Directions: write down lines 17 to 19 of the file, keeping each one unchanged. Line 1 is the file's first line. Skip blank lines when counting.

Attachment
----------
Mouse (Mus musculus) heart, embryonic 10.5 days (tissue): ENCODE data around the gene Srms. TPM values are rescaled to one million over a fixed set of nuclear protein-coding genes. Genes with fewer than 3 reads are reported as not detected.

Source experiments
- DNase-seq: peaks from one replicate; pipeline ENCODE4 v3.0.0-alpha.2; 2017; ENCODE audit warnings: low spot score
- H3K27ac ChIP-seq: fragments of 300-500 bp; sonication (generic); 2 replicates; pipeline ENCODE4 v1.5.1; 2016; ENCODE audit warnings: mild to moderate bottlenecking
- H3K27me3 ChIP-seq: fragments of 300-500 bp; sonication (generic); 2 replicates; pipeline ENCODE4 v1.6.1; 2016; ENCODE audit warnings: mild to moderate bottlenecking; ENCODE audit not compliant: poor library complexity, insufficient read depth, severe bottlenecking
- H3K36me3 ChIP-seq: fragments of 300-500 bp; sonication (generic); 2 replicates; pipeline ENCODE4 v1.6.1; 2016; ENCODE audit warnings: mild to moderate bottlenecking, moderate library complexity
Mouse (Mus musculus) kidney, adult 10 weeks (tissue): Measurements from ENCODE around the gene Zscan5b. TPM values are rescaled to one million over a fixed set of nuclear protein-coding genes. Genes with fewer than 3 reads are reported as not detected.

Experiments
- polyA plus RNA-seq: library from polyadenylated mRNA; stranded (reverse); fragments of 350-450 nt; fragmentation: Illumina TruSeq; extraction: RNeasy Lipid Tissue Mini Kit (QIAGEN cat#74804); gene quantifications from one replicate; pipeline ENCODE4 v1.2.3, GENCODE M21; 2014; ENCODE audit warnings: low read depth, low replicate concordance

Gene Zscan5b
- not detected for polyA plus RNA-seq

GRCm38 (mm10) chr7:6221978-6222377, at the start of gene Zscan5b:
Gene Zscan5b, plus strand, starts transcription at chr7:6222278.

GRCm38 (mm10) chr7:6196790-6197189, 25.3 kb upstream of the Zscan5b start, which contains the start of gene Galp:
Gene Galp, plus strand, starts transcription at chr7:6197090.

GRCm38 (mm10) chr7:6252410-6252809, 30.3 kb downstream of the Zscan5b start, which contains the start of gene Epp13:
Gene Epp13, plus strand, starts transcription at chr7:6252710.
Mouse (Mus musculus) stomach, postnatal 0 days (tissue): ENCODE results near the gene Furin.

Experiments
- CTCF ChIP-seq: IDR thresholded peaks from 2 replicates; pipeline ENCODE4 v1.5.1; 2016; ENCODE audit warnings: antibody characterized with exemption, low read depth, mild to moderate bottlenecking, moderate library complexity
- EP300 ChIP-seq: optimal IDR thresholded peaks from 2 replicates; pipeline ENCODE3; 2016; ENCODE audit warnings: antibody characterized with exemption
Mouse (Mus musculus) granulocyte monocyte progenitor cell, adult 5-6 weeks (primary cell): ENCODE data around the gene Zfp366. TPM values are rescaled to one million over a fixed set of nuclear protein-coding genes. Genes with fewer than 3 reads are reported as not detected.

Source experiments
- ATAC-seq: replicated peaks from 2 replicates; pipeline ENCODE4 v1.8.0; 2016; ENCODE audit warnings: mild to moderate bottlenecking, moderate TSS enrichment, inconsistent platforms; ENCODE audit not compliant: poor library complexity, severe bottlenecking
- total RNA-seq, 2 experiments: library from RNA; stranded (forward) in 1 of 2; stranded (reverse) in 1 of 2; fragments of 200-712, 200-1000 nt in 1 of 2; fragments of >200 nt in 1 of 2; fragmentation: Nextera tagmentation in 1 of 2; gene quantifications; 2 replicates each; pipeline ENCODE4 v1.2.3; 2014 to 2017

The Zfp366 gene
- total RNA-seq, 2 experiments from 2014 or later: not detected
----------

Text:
Gene Epp13, plus strand, starts transcription at chr7:6252710.
Mouse (Mus musculus) stomach, postnatal 0 days (tissue): ENCODE results near the gene Furin.

Experiments